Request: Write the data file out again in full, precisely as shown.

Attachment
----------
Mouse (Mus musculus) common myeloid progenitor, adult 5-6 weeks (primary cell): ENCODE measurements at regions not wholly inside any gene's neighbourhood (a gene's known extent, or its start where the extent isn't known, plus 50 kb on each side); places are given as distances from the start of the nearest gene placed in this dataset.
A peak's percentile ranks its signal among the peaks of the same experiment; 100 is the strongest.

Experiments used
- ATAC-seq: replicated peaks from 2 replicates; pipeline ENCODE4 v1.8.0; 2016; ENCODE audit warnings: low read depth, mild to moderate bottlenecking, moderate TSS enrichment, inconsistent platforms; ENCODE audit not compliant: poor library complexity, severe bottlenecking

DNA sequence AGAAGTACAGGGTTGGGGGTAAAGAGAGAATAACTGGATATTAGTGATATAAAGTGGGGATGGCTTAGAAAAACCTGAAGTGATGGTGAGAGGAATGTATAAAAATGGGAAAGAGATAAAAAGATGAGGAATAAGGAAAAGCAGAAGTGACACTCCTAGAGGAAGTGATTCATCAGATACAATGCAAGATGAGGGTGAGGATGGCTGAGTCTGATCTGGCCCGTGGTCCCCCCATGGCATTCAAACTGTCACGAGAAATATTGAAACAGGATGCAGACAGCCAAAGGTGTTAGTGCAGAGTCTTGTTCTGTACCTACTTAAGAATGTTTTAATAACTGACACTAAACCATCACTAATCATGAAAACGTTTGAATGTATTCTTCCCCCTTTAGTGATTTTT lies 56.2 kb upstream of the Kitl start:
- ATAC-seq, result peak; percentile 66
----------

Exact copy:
Mouse (Mus musculus) common myeloid progenitor, adult 5-6 weeks (primary cell): ENCODE measurements at regions not wholly inside any gene's neighbourhood (a gene's known extent, or its start where the extent isn't known, plus 50 kb on each side); places are given as distances from the start of the nearest gene placed in this dataset.
A peak's percentile ranks its signal among the peaks of the same experiment; 100 is the strongest.

Experiments used
- ATAC-seq: replicated peaks from 2 replicates; pipeline ENCODE4 v1.8.0; 2016; ENCODE audit warnings: low read depth, mild to moderate bottlenecking, moderate TSS enrichment, inconsistent platforms; ENCODE audit not compliant: poor library complexity, severe bottlenecking

DNA sequence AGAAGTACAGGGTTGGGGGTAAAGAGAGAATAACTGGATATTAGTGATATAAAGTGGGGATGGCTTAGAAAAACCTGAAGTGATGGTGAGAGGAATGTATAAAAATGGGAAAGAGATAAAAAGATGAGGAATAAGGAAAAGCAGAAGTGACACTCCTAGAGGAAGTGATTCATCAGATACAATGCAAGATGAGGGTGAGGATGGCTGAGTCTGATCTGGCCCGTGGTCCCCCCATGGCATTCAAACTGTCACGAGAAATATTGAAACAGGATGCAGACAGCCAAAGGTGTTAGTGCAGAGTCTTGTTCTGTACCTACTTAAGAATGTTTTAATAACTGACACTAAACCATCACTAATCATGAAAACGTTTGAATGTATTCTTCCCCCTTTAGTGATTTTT lies 56.2 kb upstream of the Kitl start:
- ATAC-seq, result peak; percentile 66